Right now, the largest hospital ships in the world are making steam to come to the aid of both U.S. coasts. California and New York face an onslaught of new COVID-19 patients, with no end in sight. As big city hospitals in the U.S. strain under the inundation of new COVID-19 patients, resources must come forth t to alleviate some of that burden. Half of U.S. city hospitals have less than 100 beds, while the largest hospitals, such as New York’s Beth Israel, can accommodate around 1,000 patients.

Life Inside a U.S. Navy Hospital Ship

In a press interview earlier in the week, New York Governor Andrew Cuomo stated: “We don’t have the capacity in the hospitals, we don’t have the ventilators, you can’t find enough ventilators. I have people in China right now trying to buy ventilators.” The lack of beds came to the forefront of the interview: “Right now, in New York specifically, the rate of the curve suggests that in 45 days we could have up to an input of people who need 110,000 beds that compares to our current capacity of 53,000 beds, 37,000 ICU units, ventilators, which compares to a capacity currently of 3,000 ventilators. That’s our main issue.”

This main issue remains the problem facing hospitals all over the country, especially those in smaller cities, ones not used to this kind of hospital admittance rate. To help relieve the pressure placed on the nation’s medical establishment, the U.S. Navy is ramping up readiness of its only two hospital ships, USNS Mercy and USNS Comfort. Though they can only offer a maximum 2,000 beds between them, they bring with it the full force of the Navy’s medical experience.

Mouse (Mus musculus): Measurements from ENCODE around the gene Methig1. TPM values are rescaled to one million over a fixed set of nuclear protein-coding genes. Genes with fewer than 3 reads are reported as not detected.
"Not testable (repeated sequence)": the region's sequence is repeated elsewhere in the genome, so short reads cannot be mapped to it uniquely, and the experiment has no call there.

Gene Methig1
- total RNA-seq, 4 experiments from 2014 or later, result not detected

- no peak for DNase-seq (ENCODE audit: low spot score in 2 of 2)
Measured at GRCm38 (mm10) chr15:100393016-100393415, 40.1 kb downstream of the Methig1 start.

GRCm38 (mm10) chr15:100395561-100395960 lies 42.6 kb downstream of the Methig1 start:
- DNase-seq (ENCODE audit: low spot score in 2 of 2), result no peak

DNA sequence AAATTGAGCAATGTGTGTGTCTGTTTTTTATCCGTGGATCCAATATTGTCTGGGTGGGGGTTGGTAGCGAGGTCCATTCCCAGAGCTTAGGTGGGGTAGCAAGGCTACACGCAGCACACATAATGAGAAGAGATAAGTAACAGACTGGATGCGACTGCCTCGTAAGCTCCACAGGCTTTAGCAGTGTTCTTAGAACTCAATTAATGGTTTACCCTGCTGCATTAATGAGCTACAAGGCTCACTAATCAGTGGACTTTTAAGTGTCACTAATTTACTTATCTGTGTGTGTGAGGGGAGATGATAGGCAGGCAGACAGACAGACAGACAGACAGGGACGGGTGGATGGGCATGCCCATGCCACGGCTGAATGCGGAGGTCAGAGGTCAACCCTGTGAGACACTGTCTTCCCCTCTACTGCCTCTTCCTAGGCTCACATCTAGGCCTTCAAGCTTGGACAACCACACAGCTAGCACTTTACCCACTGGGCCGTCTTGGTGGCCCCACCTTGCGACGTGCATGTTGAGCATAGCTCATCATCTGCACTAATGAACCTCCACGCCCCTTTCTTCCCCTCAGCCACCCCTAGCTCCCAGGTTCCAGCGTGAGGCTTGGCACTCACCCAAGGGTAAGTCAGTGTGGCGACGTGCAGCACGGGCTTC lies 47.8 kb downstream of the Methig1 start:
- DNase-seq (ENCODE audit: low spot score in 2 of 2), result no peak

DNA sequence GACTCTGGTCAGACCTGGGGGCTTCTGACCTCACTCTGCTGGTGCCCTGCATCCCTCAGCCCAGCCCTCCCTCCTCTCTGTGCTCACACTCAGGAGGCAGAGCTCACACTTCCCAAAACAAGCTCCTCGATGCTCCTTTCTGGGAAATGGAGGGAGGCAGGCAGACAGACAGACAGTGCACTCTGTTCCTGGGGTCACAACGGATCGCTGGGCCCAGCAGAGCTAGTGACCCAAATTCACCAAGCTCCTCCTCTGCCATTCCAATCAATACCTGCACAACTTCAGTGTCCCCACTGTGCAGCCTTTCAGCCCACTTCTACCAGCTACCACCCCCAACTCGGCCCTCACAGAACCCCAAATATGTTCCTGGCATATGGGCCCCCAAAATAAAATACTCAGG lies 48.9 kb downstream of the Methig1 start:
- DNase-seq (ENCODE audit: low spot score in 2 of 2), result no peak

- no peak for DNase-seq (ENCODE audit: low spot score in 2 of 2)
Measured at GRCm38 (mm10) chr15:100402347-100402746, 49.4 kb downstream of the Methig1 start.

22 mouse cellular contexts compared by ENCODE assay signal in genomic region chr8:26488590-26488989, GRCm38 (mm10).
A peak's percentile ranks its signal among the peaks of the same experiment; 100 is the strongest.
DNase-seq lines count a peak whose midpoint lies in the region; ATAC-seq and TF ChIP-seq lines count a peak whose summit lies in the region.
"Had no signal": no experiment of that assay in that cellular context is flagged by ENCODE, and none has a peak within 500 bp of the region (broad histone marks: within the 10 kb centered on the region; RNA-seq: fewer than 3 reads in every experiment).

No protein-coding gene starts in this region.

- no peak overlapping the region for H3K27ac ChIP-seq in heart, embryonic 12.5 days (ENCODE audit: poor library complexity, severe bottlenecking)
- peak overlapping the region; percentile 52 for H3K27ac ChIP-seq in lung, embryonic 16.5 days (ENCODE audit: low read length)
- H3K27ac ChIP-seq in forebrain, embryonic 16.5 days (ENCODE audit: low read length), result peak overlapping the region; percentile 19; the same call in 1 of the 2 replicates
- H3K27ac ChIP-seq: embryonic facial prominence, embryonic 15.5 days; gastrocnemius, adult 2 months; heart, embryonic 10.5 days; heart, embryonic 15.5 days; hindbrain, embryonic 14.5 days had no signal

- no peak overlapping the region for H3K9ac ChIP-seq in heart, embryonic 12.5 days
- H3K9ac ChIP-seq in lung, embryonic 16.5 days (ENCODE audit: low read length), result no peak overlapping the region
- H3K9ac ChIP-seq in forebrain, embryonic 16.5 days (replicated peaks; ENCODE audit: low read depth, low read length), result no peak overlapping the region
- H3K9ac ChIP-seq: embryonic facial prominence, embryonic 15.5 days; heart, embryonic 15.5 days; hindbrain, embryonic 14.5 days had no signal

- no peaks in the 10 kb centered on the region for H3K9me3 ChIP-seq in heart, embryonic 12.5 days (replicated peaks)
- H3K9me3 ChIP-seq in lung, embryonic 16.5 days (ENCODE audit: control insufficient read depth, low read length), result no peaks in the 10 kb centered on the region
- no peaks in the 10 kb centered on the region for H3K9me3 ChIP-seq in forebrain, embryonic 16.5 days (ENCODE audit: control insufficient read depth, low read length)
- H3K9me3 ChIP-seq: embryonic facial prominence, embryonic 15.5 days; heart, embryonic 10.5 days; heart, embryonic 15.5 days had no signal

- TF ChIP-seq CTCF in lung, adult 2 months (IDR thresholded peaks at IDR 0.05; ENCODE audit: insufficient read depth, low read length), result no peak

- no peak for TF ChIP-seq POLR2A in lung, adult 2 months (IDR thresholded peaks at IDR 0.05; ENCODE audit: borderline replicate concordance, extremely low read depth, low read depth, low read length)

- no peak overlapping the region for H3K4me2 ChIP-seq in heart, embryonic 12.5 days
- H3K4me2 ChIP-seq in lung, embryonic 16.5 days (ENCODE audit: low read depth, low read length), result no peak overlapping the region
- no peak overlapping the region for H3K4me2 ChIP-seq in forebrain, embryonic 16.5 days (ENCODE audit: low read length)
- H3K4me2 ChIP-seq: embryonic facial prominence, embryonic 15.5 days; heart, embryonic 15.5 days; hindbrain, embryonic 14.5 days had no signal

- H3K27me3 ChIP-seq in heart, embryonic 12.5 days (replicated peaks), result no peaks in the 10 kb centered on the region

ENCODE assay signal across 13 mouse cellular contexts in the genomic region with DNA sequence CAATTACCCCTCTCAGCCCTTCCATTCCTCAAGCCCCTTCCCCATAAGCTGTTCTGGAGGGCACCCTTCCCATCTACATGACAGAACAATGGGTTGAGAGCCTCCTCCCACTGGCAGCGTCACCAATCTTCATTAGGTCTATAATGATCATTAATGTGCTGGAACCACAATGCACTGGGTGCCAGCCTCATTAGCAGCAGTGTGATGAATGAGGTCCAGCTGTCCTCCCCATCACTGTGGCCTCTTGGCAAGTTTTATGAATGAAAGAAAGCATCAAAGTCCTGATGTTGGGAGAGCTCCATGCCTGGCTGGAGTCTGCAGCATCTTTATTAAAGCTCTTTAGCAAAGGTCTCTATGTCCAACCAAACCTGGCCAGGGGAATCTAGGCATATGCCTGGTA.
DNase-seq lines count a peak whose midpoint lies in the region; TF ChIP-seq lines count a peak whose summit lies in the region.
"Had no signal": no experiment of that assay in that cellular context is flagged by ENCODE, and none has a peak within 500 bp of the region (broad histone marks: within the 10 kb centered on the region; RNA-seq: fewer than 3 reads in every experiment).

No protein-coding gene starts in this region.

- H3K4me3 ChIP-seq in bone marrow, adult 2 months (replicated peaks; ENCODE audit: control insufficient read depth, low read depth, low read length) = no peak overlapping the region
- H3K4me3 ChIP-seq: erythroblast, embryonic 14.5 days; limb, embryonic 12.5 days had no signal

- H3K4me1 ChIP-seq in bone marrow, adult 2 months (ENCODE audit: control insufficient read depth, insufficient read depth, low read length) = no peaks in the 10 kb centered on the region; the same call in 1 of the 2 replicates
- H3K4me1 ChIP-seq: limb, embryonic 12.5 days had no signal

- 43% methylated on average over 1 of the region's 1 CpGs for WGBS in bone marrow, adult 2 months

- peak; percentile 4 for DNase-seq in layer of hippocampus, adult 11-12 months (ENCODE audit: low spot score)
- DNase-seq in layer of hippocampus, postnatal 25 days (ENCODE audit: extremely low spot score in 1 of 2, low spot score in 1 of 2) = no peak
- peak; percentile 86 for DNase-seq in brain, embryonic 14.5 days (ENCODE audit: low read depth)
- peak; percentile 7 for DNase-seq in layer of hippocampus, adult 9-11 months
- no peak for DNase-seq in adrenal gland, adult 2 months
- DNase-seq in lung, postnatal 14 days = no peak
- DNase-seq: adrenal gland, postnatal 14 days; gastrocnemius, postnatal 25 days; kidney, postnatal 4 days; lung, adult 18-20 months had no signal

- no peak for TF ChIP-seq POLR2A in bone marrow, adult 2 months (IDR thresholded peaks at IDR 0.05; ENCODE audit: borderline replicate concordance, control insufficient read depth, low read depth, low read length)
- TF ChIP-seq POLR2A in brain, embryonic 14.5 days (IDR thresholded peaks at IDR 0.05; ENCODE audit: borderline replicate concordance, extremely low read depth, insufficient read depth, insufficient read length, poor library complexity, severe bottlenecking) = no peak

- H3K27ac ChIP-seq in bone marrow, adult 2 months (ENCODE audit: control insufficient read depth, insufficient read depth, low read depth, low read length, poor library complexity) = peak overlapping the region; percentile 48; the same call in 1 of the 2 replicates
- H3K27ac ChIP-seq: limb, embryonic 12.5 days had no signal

USNS Mercy (T-AH-19)

Mercy began life as a San Clemente-class oil tanker named the SS Worth in 1976. Converted to a hospital ship over the course of nearly three years, the Navy placed her into service in 1986. At 894 feet long and 65,552 tons displacement, she is part of the third largest class of ships in the U.S. Navy. Under normal circumstances, she keeps port in San Diego and is part of the Naval Medical Center. When ordered to sea, she has only five days to become fully active as a NATO Role III Medical Treatment Facility, second to none on the ocean, going from having only 70 personnel onboard (in reduced operation status) to nearly 1,300. She carries no defensive weapons, but any nation firing upon her is tantamount to a declaration of war.